Goldblatt knows the sport too, and this is far from any dry history of the economics and politics of the game. He conveys the enduring cultural appeal of football, the resonance of matchday in the face of the forces of “fragmentation and distraction” that the new mobile media bring to bear in threatening the crowd’s “unbroken engagement and shared experience”. Analyses of the culture of the game, including the lost genius of the flawed Paul Gascoigne and the global profile of the feted metrosexual David Beckham, alternate through the book with vignettes on the political and economic realities of the emerging neo-liberal agenda. He illuminates the meaning of the game in its Premier League phase, balancing an evocation of its excellence and attractions with a critique of its financing and governance, reminding us too of the collective values that originally made football possible in its modern form, and of the game’s capacity to offer models of co-operative endeavour.
In a synthesising achievement of this scale, errors will certainly have crept in, and Burnley’s former chairman Barry Kilby is presented as “benefactor… Barry Kidder”. Wigan Athletic were formed in 1932, not “the late 1970s”, which was when they replaced Southport in the League; England’s “first defeat by a foreign team at home” was not the Hungarian lesson at Wembley in 1953, but a 2-0 loss to Ireland at Goodison Park in 1949. But this is a superb study that will surely inform and sustain debate on the nature and culture of the game, and the impact of the excesses of the Premier League upon football’s rich cultural legacy.
by Roy Keane and Roddy Doyle
Reviewed by Dave Hannigan
From WSC 335 January 2015
Near the very end of this book, Roy Keane fondly remembers a night at Nottingham Forest when Brian Clough gifted him a £50 note for accompanying him to a charity event. For a 19-year-old neophyte in 1990, that was a substantial sum and the memory stuck with him. Yet, earlier in the narrative, he talks about telling his family they would all have to cut back after he departed Manchester United, by which time his personal fortune was, according to Sunday newspaper rich lists, well north of £20 million.
That sort of inconsistency is rife in these pages, as rife it would seem as it is in Keane’s personality. He hates publicity and craves anonymity yet for the past decade of his life, he has spoken out so often about so many topics that he’s the footballing equivalent of singer/shock merchant Sinead O’Connor. He’s livid at Alex Ferguson for criticising players and being disloyal but, as he trawls through his own managerial stints at Sunderland and Ipswich, he sticks the boot into those who he believes let him down.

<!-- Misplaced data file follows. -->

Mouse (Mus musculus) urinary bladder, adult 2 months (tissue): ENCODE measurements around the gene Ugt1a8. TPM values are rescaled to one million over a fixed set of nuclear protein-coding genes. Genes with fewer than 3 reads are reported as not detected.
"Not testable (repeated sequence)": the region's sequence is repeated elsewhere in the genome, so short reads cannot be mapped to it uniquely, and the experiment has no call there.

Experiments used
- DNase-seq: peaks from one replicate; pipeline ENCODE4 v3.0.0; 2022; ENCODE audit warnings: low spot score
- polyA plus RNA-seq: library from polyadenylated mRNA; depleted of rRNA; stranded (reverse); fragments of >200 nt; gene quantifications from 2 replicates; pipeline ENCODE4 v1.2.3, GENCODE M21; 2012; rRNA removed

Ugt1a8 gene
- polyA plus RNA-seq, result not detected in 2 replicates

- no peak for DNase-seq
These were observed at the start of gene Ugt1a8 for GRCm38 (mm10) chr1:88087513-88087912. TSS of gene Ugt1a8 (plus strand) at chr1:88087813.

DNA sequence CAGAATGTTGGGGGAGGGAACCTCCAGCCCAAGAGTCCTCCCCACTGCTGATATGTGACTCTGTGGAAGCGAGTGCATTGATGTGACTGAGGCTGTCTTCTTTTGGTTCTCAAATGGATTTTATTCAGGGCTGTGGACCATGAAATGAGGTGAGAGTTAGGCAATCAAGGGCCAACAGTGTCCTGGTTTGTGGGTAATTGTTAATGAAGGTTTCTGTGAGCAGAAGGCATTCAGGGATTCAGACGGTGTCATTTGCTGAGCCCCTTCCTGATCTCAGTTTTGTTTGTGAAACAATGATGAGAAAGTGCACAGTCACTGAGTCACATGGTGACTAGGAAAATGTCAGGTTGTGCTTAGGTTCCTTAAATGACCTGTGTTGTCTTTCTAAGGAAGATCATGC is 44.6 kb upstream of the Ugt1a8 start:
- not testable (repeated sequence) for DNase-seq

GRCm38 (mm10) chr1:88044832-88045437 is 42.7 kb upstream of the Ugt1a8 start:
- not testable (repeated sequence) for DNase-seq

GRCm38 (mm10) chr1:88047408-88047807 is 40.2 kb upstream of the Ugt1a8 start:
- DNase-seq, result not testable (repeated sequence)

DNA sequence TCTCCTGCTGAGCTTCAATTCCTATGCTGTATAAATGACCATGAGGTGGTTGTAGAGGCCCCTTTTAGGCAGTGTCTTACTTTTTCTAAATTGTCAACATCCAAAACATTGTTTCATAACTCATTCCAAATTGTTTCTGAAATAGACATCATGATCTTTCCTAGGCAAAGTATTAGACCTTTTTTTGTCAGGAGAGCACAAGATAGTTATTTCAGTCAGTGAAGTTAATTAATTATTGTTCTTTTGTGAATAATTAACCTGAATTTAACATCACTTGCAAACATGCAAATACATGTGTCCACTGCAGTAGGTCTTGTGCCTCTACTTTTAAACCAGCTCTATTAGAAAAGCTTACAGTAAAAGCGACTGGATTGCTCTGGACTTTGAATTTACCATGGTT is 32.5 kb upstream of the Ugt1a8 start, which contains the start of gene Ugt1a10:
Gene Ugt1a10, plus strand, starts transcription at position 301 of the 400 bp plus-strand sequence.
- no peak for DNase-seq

If those sort of double-standards are infuriating, this is still a very entertaining account of the subject’s life since the publication of his first autobiography in 2002. Keane is forthright about most (crucially not all) subjects and, as fans of his fast-paced fiction will already know, ghostwriter Roddy Doyle has a wonderful light, comic touch. His handling ensures that this fairly crackles along while offering glimpses of life behind the scenes at Old Trafford, the Stadium of Light and Portman Road.
For all that though there’s something terribly dissatisfying here. Firstly, all the best gags lose their impact because you’ve already read them somewhere else. Secondly, several times you think Keane is finally going to open up about the demons that drive and torment him. Yet he doesn’t. Drink is discussed more than once but by the end of the book you are no nearer understanding the exact nature of his troubled relationship with alcohol.
Strangely for a memoir, he also swerves away from discussing his family. That may be his prerogative but when he makes references to the adverse impact of controversies on his wife and kids, you expect a little more substance about that side of his life. Surely, the very purpose of a serious autobiography is to show the man behind the lazy tabloid caricature.
Even if it is getting tiresome, Keane is still to be commended for having the guts to rail about Ferguson, the game’s most sacred sacred cow. Yet Irish readers in particular will be disappointed he hasn’t a single thing, positive or negative, to say about John Delaney, chief executive of the FAI, and beyond Keane himself, the most controversial figure in the sport in Ireland. Did the current Ireland assistant-manager pull his punches? Or is he learning to be smart when it comes to staying gainfully employed? Like so much else in this book, there remain more questions than answers.